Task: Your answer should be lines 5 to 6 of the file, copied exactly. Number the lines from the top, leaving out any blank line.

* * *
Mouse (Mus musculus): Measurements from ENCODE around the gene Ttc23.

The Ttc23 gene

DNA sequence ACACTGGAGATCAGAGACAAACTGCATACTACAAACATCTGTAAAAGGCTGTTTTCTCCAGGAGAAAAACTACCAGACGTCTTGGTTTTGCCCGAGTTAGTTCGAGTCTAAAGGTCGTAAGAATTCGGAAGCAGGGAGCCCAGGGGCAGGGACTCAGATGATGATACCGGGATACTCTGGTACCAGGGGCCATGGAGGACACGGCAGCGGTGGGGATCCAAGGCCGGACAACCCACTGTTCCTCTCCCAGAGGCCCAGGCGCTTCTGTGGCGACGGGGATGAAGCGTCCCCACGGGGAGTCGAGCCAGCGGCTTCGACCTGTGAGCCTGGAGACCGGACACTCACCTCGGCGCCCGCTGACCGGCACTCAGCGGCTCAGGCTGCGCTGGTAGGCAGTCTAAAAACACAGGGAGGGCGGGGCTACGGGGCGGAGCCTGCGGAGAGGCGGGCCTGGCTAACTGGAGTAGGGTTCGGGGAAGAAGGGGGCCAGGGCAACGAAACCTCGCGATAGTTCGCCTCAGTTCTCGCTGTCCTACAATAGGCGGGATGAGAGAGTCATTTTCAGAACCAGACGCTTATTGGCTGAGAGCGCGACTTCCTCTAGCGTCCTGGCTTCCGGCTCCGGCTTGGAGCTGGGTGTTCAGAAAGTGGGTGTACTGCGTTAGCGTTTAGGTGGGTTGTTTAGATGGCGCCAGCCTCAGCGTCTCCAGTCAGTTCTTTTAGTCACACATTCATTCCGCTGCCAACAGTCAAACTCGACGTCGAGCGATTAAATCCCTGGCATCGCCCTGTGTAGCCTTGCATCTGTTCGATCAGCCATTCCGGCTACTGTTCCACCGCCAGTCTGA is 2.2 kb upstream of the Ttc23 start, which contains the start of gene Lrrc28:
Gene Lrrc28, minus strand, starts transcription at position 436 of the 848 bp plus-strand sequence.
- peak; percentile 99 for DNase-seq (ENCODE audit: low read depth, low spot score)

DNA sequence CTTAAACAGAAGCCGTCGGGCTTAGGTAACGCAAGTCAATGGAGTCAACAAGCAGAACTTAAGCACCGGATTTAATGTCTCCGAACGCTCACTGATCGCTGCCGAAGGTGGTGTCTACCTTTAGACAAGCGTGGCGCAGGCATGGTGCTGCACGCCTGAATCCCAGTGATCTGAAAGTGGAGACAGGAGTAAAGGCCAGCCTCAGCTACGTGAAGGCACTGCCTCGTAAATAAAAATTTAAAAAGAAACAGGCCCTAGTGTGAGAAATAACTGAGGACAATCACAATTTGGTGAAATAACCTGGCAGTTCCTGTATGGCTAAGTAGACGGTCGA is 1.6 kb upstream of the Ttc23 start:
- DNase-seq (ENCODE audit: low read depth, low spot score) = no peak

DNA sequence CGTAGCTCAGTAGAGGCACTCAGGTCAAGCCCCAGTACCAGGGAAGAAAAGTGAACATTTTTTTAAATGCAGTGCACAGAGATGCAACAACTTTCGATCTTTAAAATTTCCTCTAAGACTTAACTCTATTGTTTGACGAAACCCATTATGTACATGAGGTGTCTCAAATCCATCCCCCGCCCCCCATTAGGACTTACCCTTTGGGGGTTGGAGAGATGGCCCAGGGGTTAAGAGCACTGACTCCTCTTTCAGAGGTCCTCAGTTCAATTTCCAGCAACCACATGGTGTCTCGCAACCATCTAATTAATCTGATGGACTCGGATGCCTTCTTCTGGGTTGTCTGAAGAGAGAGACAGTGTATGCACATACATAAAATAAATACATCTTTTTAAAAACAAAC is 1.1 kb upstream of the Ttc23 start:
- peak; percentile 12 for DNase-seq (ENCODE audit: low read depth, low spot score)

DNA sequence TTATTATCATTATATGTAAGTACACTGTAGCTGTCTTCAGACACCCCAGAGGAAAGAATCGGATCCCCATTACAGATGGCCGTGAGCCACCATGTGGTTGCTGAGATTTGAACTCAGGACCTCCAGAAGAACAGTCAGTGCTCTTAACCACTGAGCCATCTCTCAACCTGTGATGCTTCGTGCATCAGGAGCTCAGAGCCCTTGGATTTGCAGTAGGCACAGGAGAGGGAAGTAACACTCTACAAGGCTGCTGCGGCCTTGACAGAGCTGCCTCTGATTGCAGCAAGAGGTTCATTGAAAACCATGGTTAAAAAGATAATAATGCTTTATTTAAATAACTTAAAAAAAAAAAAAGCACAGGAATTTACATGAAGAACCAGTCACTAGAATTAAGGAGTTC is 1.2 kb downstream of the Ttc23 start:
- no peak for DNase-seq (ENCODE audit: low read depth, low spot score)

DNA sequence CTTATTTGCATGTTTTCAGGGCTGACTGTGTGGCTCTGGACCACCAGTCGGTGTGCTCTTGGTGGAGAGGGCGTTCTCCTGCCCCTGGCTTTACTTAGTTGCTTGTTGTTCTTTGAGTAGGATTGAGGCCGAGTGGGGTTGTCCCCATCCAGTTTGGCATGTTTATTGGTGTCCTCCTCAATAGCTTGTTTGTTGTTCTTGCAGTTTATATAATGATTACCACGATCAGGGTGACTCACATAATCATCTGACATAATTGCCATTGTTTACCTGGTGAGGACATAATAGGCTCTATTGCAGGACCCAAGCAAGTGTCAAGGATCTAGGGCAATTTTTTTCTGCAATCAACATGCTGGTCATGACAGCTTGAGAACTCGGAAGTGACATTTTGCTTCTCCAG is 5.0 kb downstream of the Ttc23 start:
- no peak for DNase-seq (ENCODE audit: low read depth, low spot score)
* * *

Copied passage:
- peak; percentile 99 for DNase-seq (ENCODE audit: low read depth, low spot score)

DNA sequence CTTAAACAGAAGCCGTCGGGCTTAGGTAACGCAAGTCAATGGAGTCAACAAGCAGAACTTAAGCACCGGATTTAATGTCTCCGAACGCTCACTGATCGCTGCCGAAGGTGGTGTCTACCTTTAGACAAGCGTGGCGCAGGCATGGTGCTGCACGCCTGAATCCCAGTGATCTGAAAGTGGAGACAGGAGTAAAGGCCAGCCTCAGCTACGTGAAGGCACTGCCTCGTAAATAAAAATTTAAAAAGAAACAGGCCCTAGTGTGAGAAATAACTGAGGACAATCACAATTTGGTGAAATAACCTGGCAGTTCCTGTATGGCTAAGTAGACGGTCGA is 1.6 kb upstream of the Ttc23 start: